I have spent the majority of my life looking for stuff. Not just my stuff, mind you. Other people’s stuff.
It started when I was a little girl. My uncle and grandfather were always misplacing something, usually their hats, and I was the one to find it.
For my laborious efforts – you’d be amazed where two grown men would misplace their hats. I was rewarded with something usually of the chocolate variety, which undoubtedly attributed to my pre-pubescent roundness.
When I married Lamar, I joked – not too pleasantly – that I had been in training for being married to him all my life. The boy lost everything.
I have found the remote in the freezer before.
Why, you may ask?
Because Lamar was holding the remote, went to get himself a glass of something to drink and God forbid he put the remote down. I may change it within those three feet to the Food Network or Lifetime, to watch some woman kill her husband.
We couldn’t find it for hours.
I opened the freezer to get ice cream and there it sat, on top of a bag of spinach. Thank God I had some butter pecan in there or the thing would still be missing.
That was just the start. Lamar loses something on a daily basis.
The remote, his wallet, keys, hat, his belt…you name it, the boy has misplaced it.
“Have you seen?….”
I sigh. How does he misplace so much stuff – all the time?
For the most part, my office (I’ve seen bigger walk-in closets) is in a state of utter chaos and I can find whatever paper, receipt or invoice I need.
But on a daily basis, I am asked to find something he has lost.
“How do you lose your stuff all the time? Why don’t you try putting it somewhere you can find it?” I ask.
“It’s my special talent,” he responds wryly.
I find it, usually in the oddest of places. The dog leash was in the bathroom one day. The keys have been in the pantry next to the Little Debbies. I can only imagine he was starving when we brought the groceries in and had to get his blood sugar back to normal.
The remote has been in a cabinet in the kitchen. He evidently spends a lot of time eating or getting food.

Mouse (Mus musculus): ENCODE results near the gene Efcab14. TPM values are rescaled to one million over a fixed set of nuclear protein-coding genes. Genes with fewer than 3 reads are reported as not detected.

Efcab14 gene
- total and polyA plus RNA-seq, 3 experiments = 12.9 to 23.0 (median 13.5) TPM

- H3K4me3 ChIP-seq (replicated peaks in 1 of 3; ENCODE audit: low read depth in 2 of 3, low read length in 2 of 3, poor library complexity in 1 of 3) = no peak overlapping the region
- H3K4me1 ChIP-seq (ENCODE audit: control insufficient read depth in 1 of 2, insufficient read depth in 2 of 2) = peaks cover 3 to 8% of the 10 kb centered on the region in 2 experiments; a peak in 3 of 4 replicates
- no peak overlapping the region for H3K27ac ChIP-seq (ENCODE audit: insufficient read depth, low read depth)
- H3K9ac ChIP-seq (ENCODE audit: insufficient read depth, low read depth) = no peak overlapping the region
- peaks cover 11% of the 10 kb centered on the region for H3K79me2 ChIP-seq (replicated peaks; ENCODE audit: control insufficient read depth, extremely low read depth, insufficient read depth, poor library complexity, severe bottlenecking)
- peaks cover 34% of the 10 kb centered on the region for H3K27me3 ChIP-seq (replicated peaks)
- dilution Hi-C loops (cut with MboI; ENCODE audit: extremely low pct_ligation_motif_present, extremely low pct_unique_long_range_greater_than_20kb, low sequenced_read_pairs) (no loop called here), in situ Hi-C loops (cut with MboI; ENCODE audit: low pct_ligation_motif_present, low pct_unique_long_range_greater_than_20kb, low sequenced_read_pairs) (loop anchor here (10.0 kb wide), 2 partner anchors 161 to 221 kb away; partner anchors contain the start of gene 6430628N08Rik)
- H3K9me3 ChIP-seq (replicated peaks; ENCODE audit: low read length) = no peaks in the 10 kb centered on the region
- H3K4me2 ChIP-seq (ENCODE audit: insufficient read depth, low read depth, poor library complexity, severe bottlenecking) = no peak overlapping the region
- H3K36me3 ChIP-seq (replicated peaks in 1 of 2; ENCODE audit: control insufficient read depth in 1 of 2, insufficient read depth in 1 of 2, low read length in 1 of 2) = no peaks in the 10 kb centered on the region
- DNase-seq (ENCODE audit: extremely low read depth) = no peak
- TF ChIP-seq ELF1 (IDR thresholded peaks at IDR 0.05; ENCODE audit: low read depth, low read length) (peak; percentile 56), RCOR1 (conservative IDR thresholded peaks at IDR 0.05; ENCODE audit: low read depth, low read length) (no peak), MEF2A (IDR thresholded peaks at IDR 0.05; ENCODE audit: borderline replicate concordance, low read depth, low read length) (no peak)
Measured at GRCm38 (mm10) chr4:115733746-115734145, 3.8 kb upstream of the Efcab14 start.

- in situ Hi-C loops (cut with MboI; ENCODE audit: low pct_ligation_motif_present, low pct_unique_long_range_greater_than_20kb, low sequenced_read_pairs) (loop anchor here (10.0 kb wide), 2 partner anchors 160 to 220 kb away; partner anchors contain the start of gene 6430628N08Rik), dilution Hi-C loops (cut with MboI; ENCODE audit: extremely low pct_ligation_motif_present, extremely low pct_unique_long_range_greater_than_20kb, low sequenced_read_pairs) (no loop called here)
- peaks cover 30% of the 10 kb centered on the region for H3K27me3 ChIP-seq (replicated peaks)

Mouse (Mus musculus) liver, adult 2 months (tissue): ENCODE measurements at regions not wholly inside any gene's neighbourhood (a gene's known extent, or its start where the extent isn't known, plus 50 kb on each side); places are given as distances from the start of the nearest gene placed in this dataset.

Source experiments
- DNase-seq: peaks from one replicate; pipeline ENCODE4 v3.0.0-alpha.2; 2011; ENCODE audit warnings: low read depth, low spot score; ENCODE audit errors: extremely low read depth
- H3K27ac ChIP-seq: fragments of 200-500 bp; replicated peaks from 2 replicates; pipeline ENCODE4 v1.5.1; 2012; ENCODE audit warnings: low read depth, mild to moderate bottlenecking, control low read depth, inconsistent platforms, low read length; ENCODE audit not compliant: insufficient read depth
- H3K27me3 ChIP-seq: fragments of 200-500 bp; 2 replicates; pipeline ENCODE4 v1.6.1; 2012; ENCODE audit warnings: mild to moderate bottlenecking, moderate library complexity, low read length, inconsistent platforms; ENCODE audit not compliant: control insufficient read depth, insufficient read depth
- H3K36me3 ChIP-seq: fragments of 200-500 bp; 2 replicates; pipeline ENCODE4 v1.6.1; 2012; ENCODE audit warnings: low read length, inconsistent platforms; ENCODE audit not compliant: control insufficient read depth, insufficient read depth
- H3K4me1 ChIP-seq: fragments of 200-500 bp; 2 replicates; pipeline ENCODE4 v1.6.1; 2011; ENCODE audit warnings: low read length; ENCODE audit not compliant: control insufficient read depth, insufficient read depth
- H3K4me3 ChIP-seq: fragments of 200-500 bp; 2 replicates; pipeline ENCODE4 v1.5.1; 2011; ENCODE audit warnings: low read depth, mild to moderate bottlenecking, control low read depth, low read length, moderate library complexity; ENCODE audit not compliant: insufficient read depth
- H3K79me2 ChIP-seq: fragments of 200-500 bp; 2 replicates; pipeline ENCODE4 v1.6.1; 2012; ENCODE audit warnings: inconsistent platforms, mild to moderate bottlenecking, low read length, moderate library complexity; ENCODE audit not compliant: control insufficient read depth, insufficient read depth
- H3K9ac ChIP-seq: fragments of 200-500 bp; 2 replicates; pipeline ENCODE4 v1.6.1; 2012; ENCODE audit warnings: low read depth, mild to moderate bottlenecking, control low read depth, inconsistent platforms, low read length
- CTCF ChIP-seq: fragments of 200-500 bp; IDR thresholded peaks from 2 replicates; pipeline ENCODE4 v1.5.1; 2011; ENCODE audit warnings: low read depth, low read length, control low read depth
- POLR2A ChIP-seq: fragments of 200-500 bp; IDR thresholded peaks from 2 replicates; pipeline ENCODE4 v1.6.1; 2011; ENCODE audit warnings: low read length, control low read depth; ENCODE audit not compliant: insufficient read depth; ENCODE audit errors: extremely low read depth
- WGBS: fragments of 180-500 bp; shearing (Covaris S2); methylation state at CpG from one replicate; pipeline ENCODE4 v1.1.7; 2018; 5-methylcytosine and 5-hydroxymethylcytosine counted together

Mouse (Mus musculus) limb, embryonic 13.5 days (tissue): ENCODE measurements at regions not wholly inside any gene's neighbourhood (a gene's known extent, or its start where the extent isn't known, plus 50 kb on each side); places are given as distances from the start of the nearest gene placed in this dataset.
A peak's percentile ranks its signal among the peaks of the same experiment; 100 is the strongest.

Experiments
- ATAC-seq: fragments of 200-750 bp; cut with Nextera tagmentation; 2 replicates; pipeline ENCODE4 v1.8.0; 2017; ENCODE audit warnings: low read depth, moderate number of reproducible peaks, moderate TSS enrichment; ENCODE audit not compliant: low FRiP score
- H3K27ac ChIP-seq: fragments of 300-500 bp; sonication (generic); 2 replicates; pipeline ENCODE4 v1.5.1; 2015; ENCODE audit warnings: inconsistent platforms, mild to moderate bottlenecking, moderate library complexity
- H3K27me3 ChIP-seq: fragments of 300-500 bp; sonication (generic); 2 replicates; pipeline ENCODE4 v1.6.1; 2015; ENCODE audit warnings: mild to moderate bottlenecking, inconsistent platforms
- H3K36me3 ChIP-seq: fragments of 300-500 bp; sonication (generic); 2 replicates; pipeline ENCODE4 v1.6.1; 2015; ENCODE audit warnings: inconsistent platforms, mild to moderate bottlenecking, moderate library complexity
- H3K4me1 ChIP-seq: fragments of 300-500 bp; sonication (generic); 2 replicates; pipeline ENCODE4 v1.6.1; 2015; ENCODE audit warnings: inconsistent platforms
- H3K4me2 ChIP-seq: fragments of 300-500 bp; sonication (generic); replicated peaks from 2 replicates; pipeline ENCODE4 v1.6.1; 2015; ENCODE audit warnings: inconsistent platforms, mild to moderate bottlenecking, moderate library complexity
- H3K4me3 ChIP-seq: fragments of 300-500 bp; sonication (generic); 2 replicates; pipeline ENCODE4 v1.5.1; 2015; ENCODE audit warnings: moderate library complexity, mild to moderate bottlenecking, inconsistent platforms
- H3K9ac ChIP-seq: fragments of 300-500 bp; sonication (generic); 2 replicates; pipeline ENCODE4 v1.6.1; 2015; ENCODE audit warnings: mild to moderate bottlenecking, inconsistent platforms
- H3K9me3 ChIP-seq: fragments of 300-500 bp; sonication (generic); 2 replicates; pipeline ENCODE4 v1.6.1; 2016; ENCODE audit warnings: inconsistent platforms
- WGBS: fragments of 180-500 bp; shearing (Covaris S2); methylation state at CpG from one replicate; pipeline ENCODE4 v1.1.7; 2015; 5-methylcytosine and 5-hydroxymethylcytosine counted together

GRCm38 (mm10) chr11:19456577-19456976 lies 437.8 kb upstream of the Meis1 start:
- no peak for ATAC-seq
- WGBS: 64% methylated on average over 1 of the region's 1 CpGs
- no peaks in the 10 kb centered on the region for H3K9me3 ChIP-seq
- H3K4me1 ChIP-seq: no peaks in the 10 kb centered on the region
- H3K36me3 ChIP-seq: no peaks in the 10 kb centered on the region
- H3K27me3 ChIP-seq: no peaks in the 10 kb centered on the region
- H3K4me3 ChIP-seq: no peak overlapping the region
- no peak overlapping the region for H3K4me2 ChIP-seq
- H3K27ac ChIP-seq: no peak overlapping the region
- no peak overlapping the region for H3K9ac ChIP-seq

“Mama, Pop and Bobby trained me for this,” I said one day, telling her the list of things Lamar had misplaced.
“Then you should be a pro,” she replied.
“Yeah, but they took me to Mr. Gambrell’s store and got me a Twinkie or something else to reward me. Lamar wants me to fix him a sandwich after I find his missing stuff.”
Cole misplaces stuff too, but nothing to the degree Lamar does.
Usually, Cole can’t find stuff because he put it in the vortex of his room, where things go never to be found again.
Once, when he was about 4 or 5, he misplaced Piggie, the original Pig. Piggie was missing for weeks. We tore the cabin from wood to wall, trying to find it.
He cried, I cried. We prayed to find that plush pig.
My friend, Carolyn, sent him a box full of piggies, dubbing her “Aunt Piggie.” The day after they arrived, I happened to pick up a toy barrel and out tumbled Piggie, who’s beigey pink color had been camouflaged under the other toys.
“I should have sent the box sooner; I knew once he got it, Piggie would be found,” she said.
This made Cole a firm believer that Mama could find anything.
Now, I am looking for his things along with his Daddy’s.
Oh, I get how frustrating it can be to misplace something. I lost a lipstick one day, in a tiny hole in the lining of my purse and you would have thought I had lost the Hope Diamond the way I tore that purse apart. And it was just a tube of L’Oreal. No telling what I would have done if it had been a tube of that spendy stuff Mama gets me at Christmas.
Then, one day recently, horrors beyond horrors, the remote to the TV went missing. The one that turns it on and off and controls the volume. This was devastating. We had to physically get up and walk to the TV. There should have been a committee formed for these horrible conditions.
It was missing for three days.
I checked the freezer, pantry, cabinets. I checked the drawers on Lamar’s bureau. I checked the bathroom. I checked the dirty laundry hamper.
I asked the dogs if they had ate it. The pit is partial to paper towels and tin foil, but I don’t trust the German Shepherd with anything she can chew. The border collier just rolled her eyes at me as if she was above reproach.
Cole was beyond consoling. “Daddy,” he began solemnly, “If Mama can’t find it, it may really be lost. She can find anything. That’s what she does – she’s the finder. We will never be able to turn the volume up or down again!”
That’s a lot of pressure for a girl who thinks it’s a small miracle to just find a pair of panty hose without a run when she needs them.
Miraculously, on day three, I happened to see a dark object wedged under the couch. And there it was, the missing black TV remote, volume control and the turner off and on-er.
“I told you she could find anything!” Cole said, proud of his mama.
I didn’t have much time to rest on my laurels. Lamar was heading out. Had I seen his phone?